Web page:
• F27DDETAILS OR ACCESSORIES OF FURNACES, KILNS, OVENS, OR RETORTS, IN SO FAR AS THEY ARE OF KINDS OCCURRING IN MORE THAN ONE KIND OF FURNACE
    • F27D99/00Subject matter not provided for in other groups of this subclass
    • F27D99/0073Seals

Description

AUSTRALIA

Patents Act 1990 KABUSHIKI KAISHA KOBE SEIKO SHO (KOBE STEEL

LTD)

COMPLETE SPECIFICATION STANDARD PATENT Invention Title: Method and device for producing molten iron The following statement is a full description of this invention including the best method of performing it known to us:-

I

BACKGROUND OF THE INVENTION (FIELD OF THE INVENTION) This invention concerns a technique of producing molten iron by arc heating of pre-reducing iron. More specifically, it relates to a technique of supplying pre-reducing iron to a stationary non-tilting type melting furnace and melting the iron by arc heating mainly comprising radiation heating, in which molten iron at stable quality is produced at a high efficiency while improving the life of refractory in the melting furnace.

(DESCRIPTION OF THE RELATED ART) tO As a method of producing liquid iron (molten iron) by heating solid iron, a technique of charging solid iron into a melting furnace such as an electric furnace and melting them by arc as a heating source has been known so far. Further, direct reduced iron has been used as the solid iron in recent years.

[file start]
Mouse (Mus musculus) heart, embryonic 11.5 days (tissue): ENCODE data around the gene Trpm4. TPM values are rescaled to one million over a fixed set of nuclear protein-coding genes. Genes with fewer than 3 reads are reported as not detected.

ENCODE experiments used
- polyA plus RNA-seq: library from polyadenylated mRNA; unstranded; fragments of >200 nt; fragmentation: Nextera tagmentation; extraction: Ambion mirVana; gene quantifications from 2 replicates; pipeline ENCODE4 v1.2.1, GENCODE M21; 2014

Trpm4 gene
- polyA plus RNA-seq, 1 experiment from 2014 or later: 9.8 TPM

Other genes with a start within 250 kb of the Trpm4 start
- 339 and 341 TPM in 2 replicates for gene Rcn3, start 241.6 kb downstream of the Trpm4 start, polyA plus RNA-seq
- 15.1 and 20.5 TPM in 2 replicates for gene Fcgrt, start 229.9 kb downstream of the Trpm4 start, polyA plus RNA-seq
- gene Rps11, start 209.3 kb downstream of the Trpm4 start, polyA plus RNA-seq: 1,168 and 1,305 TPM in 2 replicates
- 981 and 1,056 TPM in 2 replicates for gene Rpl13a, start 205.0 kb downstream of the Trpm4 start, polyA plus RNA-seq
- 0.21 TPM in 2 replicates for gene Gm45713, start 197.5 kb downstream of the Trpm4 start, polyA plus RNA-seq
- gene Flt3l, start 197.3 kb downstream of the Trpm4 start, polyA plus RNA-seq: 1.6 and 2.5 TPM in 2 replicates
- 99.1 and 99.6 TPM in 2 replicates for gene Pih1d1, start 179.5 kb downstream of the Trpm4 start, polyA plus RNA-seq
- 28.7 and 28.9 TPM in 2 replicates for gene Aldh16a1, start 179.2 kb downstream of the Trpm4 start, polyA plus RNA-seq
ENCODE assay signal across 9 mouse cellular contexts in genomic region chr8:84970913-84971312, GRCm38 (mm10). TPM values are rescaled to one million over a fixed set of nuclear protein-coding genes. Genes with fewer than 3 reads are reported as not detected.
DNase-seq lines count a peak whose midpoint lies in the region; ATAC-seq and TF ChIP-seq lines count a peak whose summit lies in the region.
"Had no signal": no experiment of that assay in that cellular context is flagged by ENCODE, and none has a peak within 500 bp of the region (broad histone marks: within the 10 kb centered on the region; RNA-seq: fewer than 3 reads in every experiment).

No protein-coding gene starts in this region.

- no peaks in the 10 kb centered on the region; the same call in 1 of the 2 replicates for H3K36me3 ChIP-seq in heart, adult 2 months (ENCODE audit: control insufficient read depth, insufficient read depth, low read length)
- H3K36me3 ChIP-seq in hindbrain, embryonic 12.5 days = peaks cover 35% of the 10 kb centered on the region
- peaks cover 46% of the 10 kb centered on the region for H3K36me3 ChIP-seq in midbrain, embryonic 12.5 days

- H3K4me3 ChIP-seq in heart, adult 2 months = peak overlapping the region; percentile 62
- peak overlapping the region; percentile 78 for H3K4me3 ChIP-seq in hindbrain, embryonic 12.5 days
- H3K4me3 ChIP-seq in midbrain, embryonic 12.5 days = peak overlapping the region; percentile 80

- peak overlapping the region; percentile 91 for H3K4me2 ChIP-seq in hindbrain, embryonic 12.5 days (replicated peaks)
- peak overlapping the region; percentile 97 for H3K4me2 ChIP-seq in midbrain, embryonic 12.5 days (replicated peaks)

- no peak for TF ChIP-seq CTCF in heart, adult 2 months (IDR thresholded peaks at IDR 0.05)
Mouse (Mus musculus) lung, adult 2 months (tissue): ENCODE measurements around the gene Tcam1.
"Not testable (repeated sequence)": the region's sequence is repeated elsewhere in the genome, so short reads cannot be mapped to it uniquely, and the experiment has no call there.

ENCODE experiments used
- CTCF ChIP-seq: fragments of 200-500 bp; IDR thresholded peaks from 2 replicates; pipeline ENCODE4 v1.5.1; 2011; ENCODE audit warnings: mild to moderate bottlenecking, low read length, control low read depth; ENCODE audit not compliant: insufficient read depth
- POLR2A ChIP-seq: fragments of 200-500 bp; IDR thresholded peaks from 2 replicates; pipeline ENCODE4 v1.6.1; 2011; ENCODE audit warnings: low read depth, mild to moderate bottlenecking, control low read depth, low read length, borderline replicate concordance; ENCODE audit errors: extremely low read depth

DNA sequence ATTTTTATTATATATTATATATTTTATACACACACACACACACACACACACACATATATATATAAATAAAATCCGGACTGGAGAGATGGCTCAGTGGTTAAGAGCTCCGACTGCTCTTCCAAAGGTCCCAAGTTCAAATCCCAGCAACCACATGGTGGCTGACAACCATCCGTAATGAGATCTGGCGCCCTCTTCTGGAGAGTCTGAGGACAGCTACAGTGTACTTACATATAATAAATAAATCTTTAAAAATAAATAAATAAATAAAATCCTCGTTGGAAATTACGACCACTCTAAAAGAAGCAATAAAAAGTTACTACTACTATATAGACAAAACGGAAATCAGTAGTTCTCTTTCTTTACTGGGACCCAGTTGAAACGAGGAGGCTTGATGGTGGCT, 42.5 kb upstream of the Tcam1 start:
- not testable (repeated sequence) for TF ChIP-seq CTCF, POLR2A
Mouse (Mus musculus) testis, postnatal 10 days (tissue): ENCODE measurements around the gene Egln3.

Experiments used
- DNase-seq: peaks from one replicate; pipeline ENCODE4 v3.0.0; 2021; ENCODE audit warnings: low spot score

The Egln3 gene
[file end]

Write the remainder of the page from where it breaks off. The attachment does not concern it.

is Reduced iron is produced basically by reducing iron oxide sources such as iron ores and various methods have been proposed so far for producing reduced iron. For example, direct iron making process of producing reduced iron by directly reducing iron oxide sources such as iron ores or iron oxide pellets by reducing agents such as carbon materials or 0 reducing gases have been known. A shaft furnace process, an SL/RN process or the like can be listed as an example of the direct iron making process. The shaft furnace process can include a Midrex process as a typical example. In this process, an iron oxide source in a furnace is reduced by blowing a reducing gas produced, for example, from a natural gas through a tuyere disposed at a lower portion of the shaft furnace, which is a technique of reducing the iron oxide source by utilizing the reducing gas. In the SL/RN process, carbon material such as coal is used as the reducing agent and the carbon material is heated together with the iron oxide source such as iron ores by a heating means such as a rotary kiln to reduce the iron oxide source. In addition, as the direct iron making process other than those descried above, US patent No. 3443931 describes, for example, a method of mixing a carbon material and iron oxide fines into compacts and heating them on a hearth to reduce the iron oxide.